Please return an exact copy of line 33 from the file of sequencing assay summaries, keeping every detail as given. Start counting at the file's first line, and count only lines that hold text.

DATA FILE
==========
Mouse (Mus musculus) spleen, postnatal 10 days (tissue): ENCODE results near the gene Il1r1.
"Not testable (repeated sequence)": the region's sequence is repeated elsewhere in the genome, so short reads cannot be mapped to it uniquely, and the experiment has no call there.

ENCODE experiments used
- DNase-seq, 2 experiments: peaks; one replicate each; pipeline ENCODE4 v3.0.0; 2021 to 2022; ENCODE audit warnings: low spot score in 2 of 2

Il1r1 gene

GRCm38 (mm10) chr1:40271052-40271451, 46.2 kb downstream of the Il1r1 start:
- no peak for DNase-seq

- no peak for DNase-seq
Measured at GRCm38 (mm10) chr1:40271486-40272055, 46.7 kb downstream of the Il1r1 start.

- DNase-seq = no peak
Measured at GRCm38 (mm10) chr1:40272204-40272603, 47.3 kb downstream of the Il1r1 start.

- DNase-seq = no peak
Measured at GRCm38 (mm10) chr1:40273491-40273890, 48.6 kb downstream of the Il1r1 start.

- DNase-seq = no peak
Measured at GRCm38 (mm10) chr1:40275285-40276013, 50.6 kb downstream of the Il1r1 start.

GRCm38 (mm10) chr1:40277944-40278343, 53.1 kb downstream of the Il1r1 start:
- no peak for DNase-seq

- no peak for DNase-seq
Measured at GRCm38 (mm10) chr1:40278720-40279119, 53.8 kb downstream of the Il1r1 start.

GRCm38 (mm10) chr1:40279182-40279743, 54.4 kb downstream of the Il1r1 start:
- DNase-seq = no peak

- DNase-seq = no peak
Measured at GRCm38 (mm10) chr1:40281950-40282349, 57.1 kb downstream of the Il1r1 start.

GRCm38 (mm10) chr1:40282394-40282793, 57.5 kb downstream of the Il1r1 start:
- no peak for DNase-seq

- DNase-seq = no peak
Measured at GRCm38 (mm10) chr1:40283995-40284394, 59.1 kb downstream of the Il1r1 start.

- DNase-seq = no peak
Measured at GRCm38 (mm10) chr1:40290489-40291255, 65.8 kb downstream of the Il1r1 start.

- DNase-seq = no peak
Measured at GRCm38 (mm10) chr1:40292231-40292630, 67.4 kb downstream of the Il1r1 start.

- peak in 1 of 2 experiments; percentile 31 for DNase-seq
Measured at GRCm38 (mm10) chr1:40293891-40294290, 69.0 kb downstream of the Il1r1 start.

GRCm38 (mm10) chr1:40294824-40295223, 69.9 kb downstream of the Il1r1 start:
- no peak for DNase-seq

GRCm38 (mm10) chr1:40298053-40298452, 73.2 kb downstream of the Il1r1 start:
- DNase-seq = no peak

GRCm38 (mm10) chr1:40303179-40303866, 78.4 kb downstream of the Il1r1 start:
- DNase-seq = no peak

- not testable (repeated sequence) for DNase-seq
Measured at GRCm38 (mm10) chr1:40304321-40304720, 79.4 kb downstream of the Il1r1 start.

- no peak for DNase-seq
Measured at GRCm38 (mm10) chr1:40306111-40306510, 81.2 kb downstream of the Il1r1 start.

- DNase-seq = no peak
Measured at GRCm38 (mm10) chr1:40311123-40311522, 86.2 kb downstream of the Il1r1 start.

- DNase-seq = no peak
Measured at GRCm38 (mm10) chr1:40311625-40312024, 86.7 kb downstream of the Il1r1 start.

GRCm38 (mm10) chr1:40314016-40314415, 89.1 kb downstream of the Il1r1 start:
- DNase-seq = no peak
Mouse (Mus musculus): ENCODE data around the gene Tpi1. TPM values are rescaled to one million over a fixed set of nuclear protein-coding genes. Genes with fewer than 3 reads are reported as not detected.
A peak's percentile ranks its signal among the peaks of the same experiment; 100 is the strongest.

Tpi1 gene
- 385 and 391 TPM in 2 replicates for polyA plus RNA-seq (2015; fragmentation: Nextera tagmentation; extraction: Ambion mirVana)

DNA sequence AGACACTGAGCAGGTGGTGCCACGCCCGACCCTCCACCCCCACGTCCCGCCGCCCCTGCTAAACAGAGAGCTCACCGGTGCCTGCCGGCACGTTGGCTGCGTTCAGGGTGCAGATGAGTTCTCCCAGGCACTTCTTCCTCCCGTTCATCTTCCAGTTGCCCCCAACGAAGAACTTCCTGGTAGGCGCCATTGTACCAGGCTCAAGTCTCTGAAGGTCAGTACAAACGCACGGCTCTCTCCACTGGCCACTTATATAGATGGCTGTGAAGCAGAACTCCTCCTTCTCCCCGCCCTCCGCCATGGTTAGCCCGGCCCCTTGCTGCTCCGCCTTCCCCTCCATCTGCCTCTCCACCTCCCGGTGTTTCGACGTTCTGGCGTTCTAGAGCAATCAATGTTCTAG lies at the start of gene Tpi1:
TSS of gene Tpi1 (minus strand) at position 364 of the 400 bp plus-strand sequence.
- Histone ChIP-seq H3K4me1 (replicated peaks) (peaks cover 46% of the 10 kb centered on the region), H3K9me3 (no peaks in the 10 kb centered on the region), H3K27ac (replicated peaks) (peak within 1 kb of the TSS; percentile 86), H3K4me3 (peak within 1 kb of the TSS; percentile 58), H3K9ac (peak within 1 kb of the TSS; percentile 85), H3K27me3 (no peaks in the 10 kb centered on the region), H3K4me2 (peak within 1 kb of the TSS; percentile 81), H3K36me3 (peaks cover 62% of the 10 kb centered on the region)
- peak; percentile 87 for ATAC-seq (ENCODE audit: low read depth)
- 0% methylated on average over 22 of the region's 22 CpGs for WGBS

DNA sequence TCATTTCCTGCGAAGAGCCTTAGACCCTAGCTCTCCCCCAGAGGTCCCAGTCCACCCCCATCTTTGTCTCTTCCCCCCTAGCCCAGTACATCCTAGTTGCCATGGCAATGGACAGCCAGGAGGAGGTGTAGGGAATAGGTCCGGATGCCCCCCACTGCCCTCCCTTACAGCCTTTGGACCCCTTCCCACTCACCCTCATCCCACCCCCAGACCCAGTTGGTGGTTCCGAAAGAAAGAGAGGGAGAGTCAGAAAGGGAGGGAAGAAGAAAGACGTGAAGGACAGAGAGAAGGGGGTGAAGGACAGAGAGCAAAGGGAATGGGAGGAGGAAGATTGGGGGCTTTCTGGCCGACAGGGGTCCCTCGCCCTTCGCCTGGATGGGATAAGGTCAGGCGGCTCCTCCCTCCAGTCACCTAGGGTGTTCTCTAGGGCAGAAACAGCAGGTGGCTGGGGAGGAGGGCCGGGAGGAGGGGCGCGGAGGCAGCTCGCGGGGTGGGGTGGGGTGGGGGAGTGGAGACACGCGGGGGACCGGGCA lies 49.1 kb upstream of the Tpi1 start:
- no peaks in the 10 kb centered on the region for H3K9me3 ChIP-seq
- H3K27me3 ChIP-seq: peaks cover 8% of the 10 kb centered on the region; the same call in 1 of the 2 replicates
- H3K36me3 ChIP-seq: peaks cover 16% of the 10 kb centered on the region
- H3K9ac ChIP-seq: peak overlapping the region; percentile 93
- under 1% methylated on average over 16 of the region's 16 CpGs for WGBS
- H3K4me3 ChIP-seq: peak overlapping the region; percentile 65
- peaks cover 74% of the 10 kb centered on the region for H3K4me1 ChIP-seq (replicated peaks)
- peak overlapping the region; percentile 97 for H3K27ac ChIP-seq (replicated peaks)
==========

Measured at GRCm38 (mm10) chr1:40293891-40294290, 69.0 kb downstream of the Il1r1 start.